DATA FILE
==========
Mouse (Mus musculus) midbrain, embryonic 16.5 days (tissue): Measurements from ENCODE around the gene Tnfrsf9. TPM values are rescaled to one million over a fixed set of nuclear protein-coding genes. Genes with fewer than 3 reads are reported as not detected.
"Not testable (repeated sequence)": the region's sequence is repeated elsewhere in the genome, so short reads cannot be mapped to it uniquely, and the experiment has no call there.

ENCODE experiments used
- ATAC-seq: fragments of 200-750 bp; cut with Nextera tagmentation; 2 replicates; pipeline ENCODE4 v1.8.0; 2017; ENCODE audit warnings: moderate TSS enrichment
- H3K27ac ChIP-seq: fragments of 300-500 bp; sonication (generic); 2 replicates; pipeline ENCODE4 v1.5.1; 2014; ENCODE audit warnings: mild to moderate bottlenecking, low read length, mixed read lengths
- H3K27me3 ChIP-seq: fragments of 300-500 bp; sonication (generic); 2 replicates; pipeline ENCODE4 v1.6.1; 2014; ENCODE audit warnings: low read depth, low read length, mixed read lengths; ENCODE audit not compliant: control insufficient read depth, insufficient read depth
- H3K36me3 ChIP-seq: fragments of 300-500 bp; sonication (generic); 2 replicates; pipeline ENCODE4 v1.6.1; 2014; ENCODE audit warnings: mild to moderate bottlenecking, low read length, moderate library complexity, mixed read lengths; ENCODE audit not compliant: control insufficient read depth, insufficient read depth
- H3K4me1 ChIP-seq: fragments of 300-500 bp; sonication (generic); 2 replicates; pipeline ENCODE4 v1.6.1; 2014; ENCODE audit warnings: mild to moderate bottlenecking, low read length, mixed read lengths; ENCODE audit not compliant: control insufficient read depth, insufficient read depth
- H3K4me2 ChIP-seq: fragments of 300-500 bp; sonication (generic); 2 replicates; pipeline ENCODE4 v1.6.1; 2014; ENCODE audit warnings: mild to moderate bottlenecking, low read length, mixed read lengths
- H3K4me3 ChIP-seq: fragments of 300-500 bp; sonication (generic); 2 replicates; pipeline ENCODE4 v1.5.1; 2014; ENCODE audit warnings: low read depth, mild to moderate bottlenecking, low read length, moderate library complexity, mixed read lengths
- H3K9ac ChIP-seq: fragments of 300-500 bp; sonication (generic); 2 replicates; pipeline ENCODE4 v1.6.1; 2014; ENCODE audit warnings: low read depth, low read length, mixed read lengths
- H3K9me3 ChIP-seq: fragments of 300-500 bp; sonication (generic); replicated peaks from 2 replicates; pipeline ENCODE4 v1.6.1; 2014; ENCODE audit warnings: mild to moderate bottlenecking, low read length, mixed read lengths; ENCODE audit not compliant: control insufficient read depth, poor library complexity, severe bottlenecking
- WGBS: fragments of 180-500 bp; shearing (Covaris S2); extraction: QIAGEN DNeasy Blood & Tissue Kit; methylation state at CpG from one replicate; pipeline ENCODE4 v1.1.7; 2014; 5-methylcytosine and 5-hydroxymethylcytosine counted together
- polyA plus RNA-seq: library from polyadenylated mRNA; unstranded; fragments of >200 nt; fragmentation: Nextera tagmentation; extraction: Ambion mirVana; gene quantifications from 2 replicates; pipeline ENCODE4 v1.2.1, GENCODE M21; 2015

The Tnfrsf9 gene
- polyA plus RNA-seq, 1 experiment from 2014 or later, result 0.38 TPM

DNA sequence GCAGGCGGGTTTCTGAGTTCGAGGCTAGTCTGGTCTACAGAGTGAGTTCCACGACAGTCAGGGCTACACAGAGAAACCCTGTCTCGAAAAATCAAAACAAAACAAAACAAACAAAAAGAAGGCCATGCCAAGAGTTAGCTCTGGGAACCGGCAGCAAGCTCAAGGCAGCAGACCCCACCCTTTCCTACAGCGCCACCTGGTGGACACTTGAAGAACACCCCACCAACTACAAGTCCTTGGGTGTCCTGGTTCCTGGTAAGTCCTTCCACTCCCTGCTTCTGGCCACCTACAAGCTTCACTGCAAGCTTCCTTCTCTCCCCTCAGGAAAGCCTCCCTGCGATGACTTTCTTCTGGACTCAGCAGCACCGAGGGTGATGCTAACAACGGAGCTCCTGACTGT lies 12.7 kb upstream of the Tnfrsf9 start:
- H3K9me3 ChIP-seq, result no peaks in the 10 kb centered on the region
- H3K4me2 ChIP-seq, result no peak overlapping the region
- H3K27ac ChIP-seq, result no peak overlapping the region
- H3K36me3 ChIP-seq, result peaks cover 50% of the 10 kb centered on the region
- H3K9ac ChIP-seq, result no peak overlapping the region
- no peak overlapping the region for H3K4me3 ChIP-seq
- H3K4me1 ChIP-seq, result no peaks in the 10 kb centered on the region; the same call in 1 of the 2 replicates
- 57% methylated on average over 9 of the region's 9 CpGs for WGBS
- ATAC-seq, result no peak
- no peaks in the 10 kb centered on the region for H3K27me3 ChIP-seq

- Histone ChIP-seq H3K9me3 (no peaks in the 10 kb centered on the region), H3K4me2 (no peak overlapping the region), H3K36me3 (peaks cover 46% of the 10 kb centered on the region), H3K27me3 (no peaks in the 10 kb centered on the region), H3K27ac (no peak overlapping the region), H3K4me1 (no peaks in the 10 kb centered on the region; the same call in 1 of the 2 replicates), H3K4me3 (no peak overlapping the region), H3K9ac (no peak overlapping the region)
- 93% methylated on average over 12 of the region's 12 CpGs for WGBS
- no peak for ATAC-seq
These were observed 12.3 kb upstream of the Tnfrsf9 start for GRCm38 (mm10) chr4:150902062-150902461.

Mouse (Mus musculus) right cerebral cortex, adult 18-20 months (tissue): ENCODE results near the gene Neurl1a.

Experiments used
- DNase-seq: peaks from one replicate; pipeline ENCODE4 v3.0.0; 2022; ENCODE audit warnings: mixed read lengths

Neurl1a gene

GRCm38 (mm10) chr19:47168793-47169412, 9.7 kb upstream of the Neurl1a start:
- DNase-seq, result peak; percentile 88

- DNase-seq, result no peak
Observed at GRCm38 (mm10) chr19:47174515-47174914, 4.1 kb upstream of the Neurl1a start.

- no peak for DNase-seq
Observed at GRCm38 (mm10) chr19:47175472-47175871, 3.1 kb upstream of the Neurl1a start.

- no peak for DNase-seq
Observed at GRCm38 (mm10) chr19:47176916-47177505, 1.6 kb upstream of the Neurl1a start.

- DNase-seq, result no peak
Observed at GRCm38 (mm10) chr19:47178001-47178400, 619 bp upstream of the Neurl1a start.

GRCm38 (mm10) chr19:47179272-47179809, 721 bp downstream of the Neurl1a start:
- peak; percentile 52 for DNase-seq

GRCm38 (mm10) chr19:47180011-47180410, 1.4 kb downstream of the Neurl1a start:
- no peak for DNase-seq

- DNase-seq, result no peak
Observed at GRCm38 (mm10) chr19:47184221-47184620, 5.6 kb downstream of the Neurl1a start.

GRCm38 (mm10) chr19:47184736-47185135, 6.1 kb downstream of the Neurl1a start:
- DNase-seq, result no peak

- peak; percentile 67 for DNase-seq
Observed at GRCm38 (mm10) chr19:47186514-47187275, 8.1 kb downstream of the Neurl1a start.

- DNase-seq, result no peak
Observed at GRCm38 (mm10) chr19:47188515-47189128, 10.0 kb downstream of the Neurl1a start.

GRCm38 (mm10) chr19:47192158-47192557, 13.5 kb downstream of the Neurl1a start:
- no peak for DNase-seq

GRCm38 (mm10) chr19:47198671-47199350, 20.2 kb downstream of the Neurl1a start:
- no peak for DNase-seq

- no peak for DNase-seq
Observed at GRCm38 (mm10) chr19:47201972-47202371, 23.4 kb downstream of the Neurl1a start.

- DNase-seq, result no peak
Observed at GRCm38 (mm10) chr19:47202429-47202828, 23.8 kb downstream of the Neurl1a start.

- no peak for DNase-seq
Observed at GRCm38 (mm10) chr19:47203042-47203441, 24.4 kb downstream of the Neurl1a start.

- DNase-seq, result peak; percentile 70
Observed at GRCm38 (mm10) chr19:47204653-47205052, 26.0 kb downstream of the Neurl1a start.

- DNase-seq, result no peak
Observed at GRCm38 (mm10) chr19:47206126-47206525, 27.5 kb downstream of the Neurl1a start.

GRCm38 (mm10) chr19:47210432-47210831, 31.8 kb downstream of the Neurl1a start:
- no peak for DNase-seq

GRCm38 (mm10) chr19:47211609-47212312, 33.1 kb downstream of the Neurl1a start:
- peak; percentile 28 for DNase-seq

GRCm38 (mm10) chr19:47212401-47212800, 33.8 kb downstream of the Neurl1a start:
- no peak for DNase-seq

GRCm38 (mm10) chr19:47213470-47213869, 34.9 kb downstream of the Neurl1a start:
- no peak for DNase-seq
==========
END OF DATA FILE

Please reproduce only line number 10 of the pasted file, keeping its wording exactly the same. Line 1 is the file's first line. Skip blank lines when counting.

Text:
- H3K4me3 ChIP-seq: fragments of 300-500 bp; sonication (generic); 2 replicates; pipeline ENCODE4 v1.5.1; 2014; ENCODE audit warnings: low read depth, mild to moderate bottlenecking, low read length, moderate library complexity, mixed read lengths